Lawyers sometimes get a bad rap. However, many lawyers work long hours fighting for justice, defending those who need it most, and upholding the rule of law.
As lawyer Mike Whelan put it, lawyers are actually “[some of] the smartest, most qualified, and most compassionate members of your society.” We couldn’t agree more.
In honor of Be Kind to Lawyers Day, we asked lawyers and legal professionals to share some of their most rewarding experiences working in legal. For the uninitiated, Be Kind to Lawyers Day was started in 2008 by Steve Hughes, a public speaking professional. He worked closely with lawyers, and believed they did not deserve the negative attention they regularly received.
Read these inspiring stories from the legal community, and remember to be kind to a lawyer in your life today.
1. Nurturing a love for child advocacy
“I got into law to do child advocacy. While I was waiting for my bar license, my supervising attorney took on a pro bono Guardian ad Litem case because she knew it was something that I wanted to do.
It has been one of the most complex, harrowing, and heartbreaking cases this small town has seen. The parents are both borderline unfit. Child Protective Services has been involved throughout the children’s’ lives, and the state is the only progenitor of services because of the underemployment of both parents.
Now that I’m an attorney, I have been able to work on the case in a greater capacity. I’ve been negotiating school services and state benefits, and have been reaching out to providers to get these children the services they need.
… It makes coming into work every day so worth it.”
– Ashley MacKenzie, Law Clerk, Law Office of Jill V. Johnson Vigil, LLC
2. Helping refugees
“I pro bono helped a refugee family obtain guardianship over their young niece. Their landlord said they’d be evicted unless they could legally prove the child was part of their family.”
– Marquetta Stewart-Brown, Attorney, Law Office of Marquetta Stewart-Brown
3. Difficult times made a little easier
“I was once able to help a lady whose son had been murdered figure out what to tell the hospital and doctors so she could get access to her son’s emergency room medical records without having to open a formal estate administration procedure and to get appointed as Administrator of his estate. There were no significant probate assets—no will, no heirs other than the parents, and no need to do an estate administration—but she needed access to the medical records. I found the provision that authorized her to have access, told her what to say, and it worked.”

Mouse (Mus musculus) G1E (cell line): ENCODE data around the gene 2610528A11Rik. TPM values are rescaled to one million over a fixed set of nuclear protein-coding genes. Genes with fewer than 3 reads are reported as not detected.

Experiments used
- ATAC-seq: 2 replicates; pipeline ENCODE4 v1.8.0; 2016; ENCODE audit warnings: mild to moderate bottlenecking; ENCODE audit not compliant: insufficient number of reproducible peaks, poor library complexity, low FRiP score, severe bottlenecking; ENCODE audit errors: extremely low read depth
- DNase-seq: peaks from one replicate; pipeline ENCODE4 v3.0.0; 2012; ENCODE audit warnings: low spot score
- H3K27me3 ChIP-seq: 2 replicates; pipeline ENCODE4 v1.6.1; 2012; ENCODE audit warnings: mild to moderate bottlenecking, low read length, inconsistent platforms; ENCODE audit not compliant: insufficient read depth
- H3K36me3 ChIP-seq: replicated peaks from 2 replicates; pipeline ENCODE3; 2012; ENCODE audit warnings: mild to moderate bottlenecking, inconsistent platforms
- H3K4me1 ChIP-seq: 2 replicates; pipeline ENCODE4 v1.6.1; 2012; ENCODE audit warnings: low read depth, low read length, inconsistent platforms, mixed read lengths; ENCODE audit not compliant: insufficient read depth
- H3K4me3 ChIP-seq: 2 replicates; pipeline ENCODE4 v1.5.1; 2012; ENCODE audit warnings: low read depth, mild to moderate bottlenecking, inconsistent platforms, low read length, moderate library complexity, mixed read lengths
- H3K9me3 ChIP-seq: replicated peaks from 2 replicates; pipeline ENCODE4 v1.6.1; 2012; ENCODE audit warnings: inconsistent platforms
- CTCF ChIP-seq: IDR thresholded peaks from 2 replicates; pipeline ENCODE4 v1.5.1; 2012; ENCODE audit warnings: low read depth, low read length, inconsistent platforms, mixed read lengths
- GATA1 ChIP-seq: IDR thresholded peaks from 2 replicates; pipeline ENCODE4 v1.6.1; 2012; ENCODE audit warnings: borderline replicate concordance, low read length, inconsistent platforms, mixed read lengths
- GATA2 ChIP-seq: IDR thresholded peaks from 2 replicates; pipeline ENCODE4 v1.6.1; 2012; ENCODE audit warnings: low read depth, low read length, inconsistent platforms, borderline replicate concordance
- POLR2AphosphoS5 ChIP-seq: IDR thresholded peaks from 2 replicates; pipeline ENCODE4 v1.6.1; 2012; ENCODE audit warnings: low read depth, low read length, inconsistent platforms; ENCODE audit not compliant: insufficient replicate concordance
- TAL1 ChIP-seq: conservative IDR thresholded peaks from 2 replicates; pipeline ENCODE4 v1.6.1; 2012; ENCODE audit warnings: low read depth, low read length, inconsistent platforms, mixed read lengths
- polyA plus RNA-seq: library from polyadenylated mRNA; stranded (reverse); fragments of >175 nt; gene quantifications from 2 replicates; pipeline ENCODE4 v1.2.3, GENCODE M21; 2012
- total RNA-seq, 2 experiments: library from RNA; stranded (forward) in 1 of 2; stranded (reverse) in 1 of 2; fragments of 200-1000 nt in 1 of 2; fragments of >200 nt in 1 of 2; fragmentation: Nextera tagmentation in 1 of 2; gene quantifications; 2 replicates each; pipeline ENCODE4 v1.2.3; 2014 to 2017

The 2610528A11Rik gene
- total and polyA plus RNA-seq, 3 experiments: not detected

– Loraine DiSalvo, Partner at Morgan & DiSalvo, P.C.
4. Breaking the cycle of violence
“In law school I did a lot of pro-bono work with survivors of domestic violence and sexual assault. One woman had a very abusive on-again-off-again boyfriend. When she came to me it was the fourth time she had filed a protective order against him (she had voluntarily dismissed the prior ones). I helped her tell her story and she won.
Months later on my way out from another big court battle I found out from a clerk that she had voluntarily dismissed it again. She told the clerk she was lonely without him.
A year later, she came back to me because he had abused her again. I had my reservations but I agreed to help her anyway. She told her new story to the same judge (a judge who thankfully understood the cycle of violence) and we won again. This time she moved away, made new friends, and the protective order stayed.”
– Jordan Couch, Attorney at Palace Law
5. Persistence pays off
“In the late 1990s I represented a single mother, pro bono, of two young kids who was caught in a bad situation because she let her ex-husband, the children’s father, watch the kids. While “watching” the kids, he passed out, and the youngest of the kids drowned.
The Department of Human Services (DHS) got involved, placed the surviving child in foster care and accused the mother of being a neglectful parent. The case lasted for over 10 months. It involved multiple hearings, as well as an allegation that I filed a frivolous motion seeking the recusal of the judge—an allegation that the appellate court determined was unfounded.